Mark Twain is an amazing author, and gets really in depth with his books and writes extremely well in a way that is not too confusing. At face value this book seems as though it would be confusing but Mark Twain successfully pulls off the book. The setting Twain uses is fitting for time, early-mid 1800s, is a small little frontier town in Missouri named Dawson’s Landing. Dawson’s landing is just off the Mississippi River, which is the river specified when referencing “down the river.” The Mississippi was a great way to transport slaves quickly and cheaply to the South, and to much harder labor.
I enjoyed this book so much because of the amazing plot twists and turns that happened so often in the novel. Whether a white slave was giving her child a chance at a free life, or that same white slave is holding over her child’s head who he really is, this novel is full of suprises. Especially since Pudd’nhead’s baby fingerprints that the public frowned upon so badly ended up saving the day. I would definitely recommend this book to anyone who is interested in Mark Twain, or really anyone who wants to read an awesome book. Overall I would give this book 5 of 5 stars and may have to read it again sometime in the future.
  abrownfa | Aug 25, 2009 |
This is a fun little book that I first read in tenth grade. In fact, I think it's the only Twain I've ever read, though I really ought to change that. I was recently perusing my shelves for a short book that was a change of pace from my other current reads, and when I spotted this one, I knew I'd found it.

This is such a neat little story as far as plot goes. He lays everything out for the reader from the beginning, all in plain sight, and then proceeds to tell a nicely interwoven complex tale, and you're not entirely certain where it's going until it actually gets there. My favorite part is the whole use of fingerprints in the story, a fairly novel thing in the time and culture this was written. Twain also manages to delve into the topics of race and circumstances of blood and upbringing, and what makes a man who he is.

A short and enjoyable tale I would recommend to anyone, and one I would reread (and have). ( )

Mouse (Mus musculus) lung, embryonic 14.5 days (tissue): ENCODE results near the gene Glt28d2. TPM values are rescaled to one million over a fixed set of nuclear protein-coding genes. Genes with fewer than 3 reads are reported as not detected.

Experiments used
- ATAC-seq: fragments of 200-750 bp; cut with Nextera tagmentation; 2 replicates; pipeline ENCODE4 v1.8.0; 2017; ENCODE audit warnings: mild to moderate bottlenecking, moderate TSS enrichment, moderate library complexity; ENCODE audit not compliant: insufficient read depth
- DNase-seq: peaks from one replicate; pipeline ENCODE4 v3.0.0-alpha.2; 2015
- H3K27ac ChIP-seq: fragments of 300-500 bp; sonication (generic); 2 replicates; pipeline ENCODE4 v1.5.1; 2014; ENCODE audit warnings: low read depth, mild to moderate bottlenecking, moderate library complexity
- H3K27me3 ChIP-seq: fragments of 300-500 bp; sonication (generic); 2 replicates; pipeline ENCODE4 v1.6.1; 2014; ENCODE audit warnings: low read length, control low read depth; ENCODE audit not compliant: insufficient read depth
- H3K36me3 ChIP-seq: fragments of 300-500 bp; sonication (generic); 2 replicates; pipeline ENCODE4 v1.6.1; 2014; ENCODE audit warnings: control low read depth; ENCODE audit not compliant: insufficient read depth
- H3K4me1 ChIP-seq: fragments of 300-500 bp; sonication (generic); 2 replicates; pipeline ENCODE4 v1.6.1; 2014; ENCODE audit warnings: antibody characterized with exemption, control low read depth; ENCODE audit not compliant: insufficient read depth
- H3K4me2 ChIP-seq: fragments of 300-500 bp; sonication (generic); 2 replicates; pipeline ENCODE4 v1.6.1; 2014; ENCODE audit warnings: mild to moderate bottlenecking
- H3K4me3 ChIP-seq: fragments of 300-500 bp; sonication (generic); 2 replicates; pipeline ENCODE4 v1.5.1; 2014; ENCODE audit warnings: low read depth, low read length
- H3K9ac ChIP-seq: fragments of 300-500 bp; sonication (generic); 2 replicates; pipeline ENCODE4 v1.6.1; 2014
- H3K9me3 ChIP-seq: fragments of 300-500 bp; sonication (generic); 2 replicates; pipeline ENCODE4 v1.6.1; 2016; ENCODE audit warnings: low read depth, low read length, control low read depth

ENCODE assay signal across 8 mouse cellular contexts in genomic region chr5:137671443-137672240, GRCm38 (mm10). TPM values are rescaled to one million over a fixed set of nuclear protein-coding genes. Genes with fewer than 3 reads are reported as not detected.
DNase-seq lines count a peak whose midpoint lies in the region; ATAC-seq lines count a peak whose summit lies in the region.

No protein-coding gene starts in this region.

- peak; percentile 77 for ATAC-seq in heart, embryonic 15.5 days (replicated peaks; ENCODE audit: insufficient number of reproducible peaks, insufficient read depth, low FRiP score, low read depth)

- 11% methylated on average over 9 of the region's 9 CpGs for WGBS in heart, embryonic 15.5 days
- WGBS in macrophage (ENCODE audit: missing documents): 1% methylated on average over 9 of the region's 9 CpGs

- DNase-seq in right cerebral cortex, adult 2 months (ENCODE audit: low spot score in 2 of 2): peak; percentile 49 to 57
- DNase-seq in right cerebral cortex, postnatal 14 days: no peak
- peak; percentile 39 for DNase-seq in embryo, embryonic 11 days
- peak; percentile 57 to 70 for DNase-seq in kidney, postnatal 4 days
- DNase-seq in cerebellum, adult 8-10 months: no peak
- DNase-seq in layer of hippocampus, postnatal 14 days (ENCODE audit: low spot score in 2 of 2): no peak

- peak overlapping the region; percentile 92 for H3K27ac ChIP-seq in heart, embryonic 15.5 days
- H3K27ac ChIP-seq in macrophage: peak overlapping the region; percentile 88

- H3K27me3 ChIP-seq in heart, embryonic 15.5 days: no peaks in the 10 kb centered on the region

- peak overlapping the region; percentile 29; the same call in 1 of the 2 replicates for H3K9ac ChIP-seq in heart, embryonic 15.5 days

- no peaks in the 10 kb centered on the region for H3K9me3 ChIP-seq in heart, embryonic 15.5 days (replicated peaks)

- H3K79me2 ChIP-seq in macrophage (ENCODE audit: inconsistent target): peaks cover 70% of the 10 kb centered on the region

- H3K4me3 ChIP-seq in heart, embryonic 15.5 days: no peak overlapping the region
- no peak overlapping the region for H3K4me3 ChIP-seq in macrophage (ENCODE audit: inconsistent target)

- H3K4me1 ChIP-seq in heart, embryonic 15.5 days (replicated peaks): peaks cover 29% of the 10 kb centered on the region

VKNask | May 5, 2009 |
I didn't really "get" this book when I was younger, but now I think it's brilliant, and a lot of fun to teach. ( )
  tsjoseph | Apr 23, 2009 |
Anyone familiar with American slave narratives will quickly find that they have read the first 18 chapters of Twain's book, even if they have never before heard of the novel itself. While I am unsure where Pudd'nhead Wilson falls on a time line of slave narratives and African American literature, from a contemporary reader's point of view Twain's narrative is tired and uninspired. The story itself is without passion, and the narrator is largely detached from the events. Twain fails to establish an emotional base for his readers, and as such this novel comes across as a pale imitation of other accounts.

However, the final four chapters are outstanding. From chapter nineteen the "real point" of the novel comes to light, and the connection between a seemingly secondary character and the title is finally made clear. The events are widely dramatic, yet believable, and the sentiments largely missing from the rest of the book are present. While Pudd'nhead Wilson merely whimpers for the first 157 pages, it really goes out with a satisfying bang. ( )
  Luxx | Apr 22, 2009 |
Quite readable minor work from Mark Twain. A child 31/32 white is switched with a child 32/32 white as an infant. The novel primarily sets the stage for the climactic scene in the last chapter where the deception is revealed. Reading contemporary commentary on the story and understanding the political climate at the time of the book (Plessy V Ferguson was in process) reveal the significance of the work. But was he writing an opinion, or was he merely stirring the pot and creating controversy for its own sake? I don't know.
  mebrock | Sep 23, 2008 |
Reviewed Dec. 1999